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Welcome to Alan's brain

Posted by Kevin Hartnett  December 5, 2012 12:41 PM

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We’ve all wondered what it would be like to see the world through someone else’s eyes. It is by all accounts a hopeless fantasy, but that hasn’t dissuaded 22-year-old Hong Kong filmmaker Alan Kwan from trying.

Kwan’s most ambitious attempt at consciousness bridging is called “Bad Trip,” a surreal virtual reality experience that lets users navigate video game-style through all—as in, basically every single one—of the visual experiences Kwan has had in the last year.

The technology behind Bad Trip is straightforward. In November 2011 Kwan attached a small, custom-designed video camera to the frame of his glasses. As he went about his life the camera recorded the world as it appeared before Kwan. At the end of each day Kwan uploaded the footage into a video game environment he’d built to store the memories; it can be loaded onto an Xbox and navigated using a joystick controller.

Bad Trip is a startling aesthetic experience. The six-minute demo reveals a stark, spectral world animated in black and white drawings that conveys the feeling of exploring a long-deserted planet (or watching a David Lynch movie). The landscape is dotted with stacks of “memory blocks” that look like piled freight crates and which hold the video recordings. Approach the memory blocks and suddenly the empty world of Bad Trip explodes with all the scenes from Kwan’s life: A plate of food at a restaurant, a girl sitting across the table, and in one surely intentionally ironic moment, footage from a video game that Kwan had played. It feels like dipping your head beneath the surface of a pool and into another world.

Of course, we don’t see the world the same way that a video camera attached to our eyeglasses does, and memories are much thicker constructions than pure visual data: They depend on context, thought, our other senses, our previous experiences, and on down the line. After watching (or playing or experiencing or encountering…it’s hard to say what the appropriate verb is here) Bad Trip you won’t necessarily feel like you understand Alan Kwan’s memories any better than you did before, but you might leave with a new way of imagining the weird, peripatetic terrain of your own mind.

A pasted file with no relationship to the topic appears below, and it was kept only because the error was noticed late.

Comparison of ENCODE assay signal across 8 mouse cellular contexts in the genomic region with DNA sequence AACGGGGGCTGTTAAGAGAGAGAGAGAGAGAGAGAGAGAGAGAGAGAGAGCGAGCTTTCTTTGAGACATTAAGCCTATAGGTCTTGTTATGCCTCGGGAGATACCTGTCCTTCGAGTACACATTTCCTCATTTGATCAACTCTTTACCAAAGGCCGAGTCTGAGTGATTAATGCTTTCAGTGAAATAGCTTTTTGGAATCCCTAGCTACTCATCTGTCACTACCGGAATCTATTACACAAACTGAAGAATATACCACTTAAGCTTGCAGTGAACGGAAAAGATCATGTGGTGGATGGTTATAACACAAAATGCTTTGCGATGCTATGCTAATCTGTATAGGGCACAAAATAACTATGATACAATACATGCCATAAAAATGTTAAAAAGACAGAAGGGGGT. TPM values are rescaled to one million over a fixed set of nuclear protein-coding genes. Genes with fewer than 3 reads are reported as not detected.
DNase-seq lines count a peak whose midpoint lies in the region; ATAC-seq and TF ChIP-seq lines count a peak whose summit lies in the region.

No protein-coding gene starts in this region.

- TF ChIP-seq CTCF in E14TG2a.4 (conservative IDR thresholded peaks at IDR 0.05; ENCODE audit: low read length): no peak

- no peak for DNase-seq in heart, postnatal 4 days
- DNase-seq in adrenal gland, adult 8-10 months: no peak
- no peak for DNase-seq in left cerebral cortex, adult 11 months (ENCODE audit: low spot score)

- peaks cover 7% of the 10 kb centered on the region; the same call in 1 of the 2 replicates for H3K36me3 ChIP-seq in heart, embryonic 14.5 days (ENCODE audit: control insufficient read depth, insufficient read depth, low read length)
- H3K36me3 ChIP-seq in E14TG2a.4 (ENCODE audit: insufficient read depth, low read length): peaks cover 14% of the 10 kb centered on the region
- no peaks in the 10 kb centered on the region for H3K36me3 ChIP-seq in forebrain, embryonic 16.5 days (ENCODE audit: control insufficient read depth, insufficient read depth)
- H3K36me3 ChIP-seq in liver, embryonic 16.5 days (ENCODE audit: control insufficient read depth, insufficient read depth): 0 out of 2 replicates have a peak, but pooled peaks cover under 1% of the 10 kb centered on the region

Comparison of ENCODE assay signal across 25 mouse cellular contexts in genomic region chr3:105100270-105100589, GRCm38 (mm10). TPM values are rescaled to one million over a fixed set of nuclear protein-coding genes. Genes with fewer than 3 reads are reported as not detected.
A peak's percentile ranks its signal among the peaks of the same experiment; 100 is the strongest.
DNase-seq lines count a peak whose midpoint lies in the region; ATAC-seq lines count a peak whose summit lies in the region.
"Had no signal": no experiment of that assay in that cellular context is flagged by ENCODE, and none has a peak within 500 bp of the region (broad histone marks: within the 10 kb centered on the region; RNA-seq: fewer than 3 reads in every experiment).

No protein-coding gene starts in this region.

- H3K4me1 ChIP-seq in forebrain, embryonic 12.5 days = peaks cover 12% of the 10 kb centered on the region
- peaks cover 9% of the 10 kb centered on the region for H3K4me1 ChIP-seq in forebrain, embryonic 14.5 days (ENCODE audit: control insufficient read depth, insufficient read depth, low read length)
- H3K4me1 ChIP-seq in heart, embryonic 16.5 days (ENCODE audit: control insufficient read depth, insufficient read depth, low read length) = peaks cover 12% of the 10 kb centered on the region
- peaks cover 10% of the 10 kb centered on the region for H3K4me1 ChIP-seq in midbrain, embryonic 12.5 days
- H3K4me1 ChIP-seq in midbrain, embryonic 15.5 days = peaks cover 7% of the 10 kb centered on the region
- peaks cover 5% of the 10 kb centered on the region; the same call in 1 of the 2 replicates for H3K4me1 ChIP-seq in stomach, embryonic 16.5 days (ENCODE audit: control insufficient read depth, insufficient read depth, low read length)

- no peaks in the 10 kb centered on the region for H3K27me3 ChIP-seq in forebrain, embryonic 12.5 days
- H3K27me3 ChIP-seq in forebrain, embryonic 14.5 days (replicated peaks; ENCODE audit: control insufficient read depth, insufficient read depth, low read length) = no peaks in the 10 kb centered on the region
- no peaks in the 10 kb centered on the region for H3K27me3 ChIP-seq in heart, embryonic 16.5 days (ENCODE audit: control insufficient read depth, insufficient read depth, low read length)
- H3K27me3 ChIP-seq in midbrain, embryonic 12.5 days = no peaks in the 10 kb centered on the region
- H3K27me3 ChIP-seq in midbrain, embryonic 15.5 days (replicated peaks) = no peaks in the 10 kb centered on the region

[Photo courtesy Alan Kwan.]

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About brainiac Brainiac is the daily blog of the Globe's Sunday Ideas section, covering news and delights from the worlds of art, science, literature, history, design, and more. You can follow us on Twitter @GlobeIdeas.
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Brainiac blogger Kevin Hartnett is a writer in Columbia, South Carolina. He can be reached here.

Leon Neyfakh is the staff writer for Ideas. Amanda Katz is the deputy Ideas editor. Stephen Heuser is the Ideas editor.

Guest blogger Simon Waxman is Managing Editor of Boston Review and has written for WBUR, Alternet, McSweeney's, Jacobin, and others.

Guest blogger Elizabeth Manus is a writer living in New York City. She has been a book review editor at the Boston Phoenix, and a columnist for The New York Observer and Metro.

Guest blogger Sarah Laskow is a freelance writer and editor in New York City. She edits Smithsonian's SmartNews blog and has contributed to Salon, Good, The American Prospect, Bloomberg News, and other publications.

Guest blogger Joshua Glenn is a Boston-based writer, publisher, and freelance semiotician. He was the original Brainiac blogger, and is currently editor of the blog HiLobrow, publisher of a series of Radium Age science fiction novels, and co-author/co-editor of several books, including the story collection "Significant Objects" and the kids' field guide to life "Unbored."

Guest blogger Ruth Graham is a freelance journalist in New Hampshire, and a frequent Ideas contributor. She is a former features editor for the New York Sun, and has written for publications including Slate and the Wall Street Journal.

Joshua Rothman is a graduate student and Teaching Fellow in the Harvard English department, and an Instructor in Public Policy at the Harvard Kennedy School of Government. He teaches novels and political writing.

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